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I have the following problem. I'm trying to get the concentration calculation for an Excel sheet that will calculate values from an Elisa plate.

The basis is a standard curve with the following values:

Std: PreDil factor 1: 40 PreDil factor 2: 55 ---> Total Predilution = 2200 Concentration: 2123 µg/ml

Dilution 1:20 1:40 1:80

Std 1 1,3910 0,6360 0,2850

Std 2 1,4020 0,6360 0,3140

Std 3 1,3500 0,6250 0,2880

Std 4 1,4470 0,6810 0,2900

The sample values are the following:

Predilution: 15

Dilution 1:20 1:40 1:80

Sample 0,4060 0,1940 0,0760

According to the program that has been in use earlier, the concentration shall become 4,786 µg/ml. How do I calculate this in the best way? Unfortunately, I can't seem to get the right answer.

To add more context to the question. I work on a project to move an old program that calculated the concentrations to a new excel sheet. Unfortunately, I do not perform these analyses myself as I work on another part of the lab.

However, the question is based on how to get the concentration value of the undiluted sample. The standard used have an undiluted concentration of 2123 µg/ml. It is pre-diluted in two steps, first 1/40 and then 1/50 giving a total dilution of 1/2200.

The Standard is then analysed for three different doses 1/20, 1/40 and 1/80. Two times at the beginning of the run, and two times in the end.

The Sample is pre-diluted 1/15 to then be analysed for the same three doses as the standard.

What I have done now is that I used the Parallel Line model to try to calculate the concentration. Unfortunately, I don´t get the same answer as the earlier calculation program (Which is 4,786), and I have been able to figure out is that the problem is that I get a slight shift in the relative potency. Unfortunately, I can´t find where the problem lies.

Hopefully, this clears it up a small bit.

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  • $\begingroup$ This just doesn't make sense. You say that the undiluted sample has a higher concentration than the undiluted standard. The assay values are of the same order of magnitude for standards and sample. But the standards were prediluted x2200 while the sample was only prediluted x15. If the sample is more concentrated and is prediluted less then it should give much higher readings. Or I don't understand your experiment. $\endgroup$ – Alan Boyd Jul 9 '17 at 13:37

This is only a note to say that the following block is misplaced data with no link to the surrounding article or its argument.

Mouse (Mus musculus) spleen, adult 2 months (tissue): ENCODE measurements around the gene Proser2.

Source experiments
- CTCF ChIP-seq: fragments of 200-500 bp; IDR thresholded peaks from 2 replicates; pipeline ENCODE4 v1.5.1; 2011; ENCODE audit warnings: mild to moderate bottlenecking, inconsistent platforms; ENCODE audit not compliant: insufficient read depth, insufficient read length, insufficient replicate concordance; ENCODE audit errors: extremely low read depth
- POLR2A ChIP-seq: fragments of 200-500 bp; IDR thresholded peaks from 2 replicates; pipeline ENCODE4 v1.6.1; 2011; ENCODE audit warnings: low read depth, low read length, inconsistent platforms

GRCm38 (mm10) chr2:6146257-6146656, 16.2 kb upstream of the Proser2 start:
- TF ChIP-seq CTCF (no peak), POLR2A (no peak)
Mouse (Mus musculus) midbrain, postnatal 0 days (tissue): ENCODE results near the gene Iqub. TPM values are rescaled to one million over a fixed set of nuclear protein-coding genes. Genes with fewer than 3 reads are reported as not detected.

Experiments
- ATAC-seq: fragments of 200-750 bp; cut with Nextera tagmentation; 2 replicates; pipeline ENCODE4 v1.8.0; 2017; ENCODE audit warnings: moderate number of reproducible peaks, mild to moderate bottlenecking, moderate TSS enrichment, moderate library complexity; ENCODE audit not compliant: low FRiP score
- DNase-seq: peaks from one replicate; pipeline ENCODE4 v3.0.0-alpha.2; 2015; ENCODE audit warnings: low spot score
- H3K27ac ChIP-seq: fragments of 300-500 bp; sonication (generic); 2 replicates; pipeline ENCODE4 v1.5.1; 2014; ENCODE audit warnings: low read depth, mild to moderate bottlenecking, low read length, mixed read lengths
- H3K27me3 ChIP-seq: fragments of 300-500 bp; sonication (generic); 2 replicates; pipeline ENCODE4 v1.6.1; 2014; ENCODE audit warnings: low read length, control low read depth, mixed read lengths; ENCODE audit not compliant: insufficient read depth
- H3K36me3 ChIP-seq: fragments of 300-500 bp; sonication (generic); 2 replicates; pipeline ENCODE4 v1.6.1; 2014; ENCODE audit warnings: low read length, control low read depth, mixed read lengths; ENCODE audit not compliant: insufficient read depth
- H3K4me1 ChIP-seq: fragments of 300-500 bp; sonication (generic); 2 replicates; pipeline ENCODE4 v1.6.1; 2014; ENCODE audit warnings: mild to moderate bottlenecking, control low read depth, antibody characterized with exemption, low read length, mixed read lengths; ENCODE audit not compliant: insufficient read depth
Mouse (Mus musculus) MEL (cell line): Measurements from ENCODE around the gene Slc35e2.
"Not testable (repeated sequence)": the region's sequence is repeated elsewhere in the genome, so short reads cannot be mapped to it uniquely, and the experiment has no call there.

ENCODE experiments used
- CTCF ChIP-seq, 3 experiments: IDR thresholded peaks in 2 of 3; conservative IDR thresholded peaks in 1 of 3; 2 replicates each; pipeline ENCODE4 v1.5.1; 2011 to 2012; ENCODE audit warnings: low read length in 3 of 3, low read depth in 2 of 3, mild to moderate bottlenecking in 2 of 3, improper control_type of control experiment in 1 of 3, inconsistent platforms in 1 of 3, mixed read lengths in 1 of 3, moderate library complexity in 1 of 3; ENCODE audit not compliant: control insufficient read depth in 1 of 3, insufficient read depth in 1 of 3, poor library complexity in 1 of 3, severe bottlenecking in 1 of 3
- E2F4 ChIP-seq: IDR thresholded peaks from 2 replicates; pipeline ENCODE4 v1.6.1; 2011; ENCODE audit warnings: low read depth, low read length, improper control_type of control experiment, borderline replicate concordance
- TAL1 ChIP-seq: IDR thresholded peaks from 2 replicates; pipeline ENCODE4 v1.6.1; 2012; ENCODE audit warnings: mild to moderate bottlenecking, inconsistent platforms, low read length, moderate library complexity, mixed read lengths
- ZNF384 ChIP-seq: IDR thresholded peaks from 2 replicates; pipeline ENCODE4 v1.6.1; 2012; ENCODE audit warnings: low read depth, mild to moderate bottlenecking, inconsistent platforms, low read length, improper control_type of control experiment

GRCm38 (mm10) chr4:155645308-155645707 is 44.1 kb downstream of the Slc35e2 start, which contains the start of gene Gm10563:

• $\begingroup$ Hi sorry for the late reply. The undiluted standard got a concentration of 2123µg/ml while the sample got a concentration about 4,8 µg/ml. $\endgroup$ – Martin Jul 11 '17 at 5:20
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My answer: 4.79 µg/ml

(All values below are µg/ml)

Calibration data

Determine the mean of the four absorbance values at each dilution.

The calibration curve is then a plot of concentration (x-axis) against mean absorbance. Note that the actual concentration in the assay is (2123/2200)/dilution where dilution is 20, 40 or 80. If you chart this you will see that the data fit well to a straight line.

Use the Excel SLOPE and INTERCEPT functions to derive the parameters of the trendline. (I get SLOPE = 30.59; INTERCEPT = -0.8225)

The equation for converting an observed absorbance value to a concentration is:

concentration = (absorbance - INTERCEPT)/SLOPE

Sample data

For the sample measurements the only one that is valid is that for the 20x dilution because the other absorbances lie outside the range of the calibration data (see note below).

Using 0.406 as the absorbance value in the equation above gives a value of 0.01596 for the concentration in the assay well. This sample was diluted 20-fold for the assay, and the source for that dilution was derived from a 15-fold ‘pre-dilution’ so the original concentration of the sample is 300x the assay value which is 4.788 µg/ml.

Note

I don't know the nature of the discrepancy between your calculations and the target value, but if you try to incorporate the 40x and 80x dilutions for the sample you will get higher values for the sample concentration. Presumably the assay becomes non-linear at low concentrations.

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  • $\begingroup$ Hi Alan, Thank you´so much for the response. It really helped a lot and I have been able to work out how to perform this when only one of the samples are in range. Now I´m stuck instead on how to incorporate the values when all of them are in range. Example: Predilution for standard = 1, conc = 1,04 Avg ystd = 1,1585 0,611 0,3205 Y sample = 1,16 0,687 0,345 with a dilution of 30. I try to put them on a common slope, get a value for the relative potency and then calculate the concentration. The problem is that I get a value of 31,88 when the "correct" result is 33,50. $\endgroup$ – Martin Jul 11 '17 at 11:07
  • $\begingroup$ @Martin Not sure that I fully understand the numbers you mention, but if you have more than one assay of the sample that is in the range of the standard curve then you can simply use all valid readings to derive separate measurements of the [sample], remembering to vary the dilution factor as appropriate (e.g. x20 above but if the 40x dilution had also been valid then use the same formula but multiply by 600 (15x40) at the last step). You can then take the average value of all of your estimates of [sample]. (Apologies for using 'mean' and 'average' interchangeably here.) $\endgroup$ – Alan Boyd Jul 11 '17 at 11:09
  • $\begingroup$ Thank you so much, Alan! Got confused with the common slope that is mentioned in my papers, this helped me out fantastically! $\endgroup$ – Martin Jul 11 '17 at 11:33

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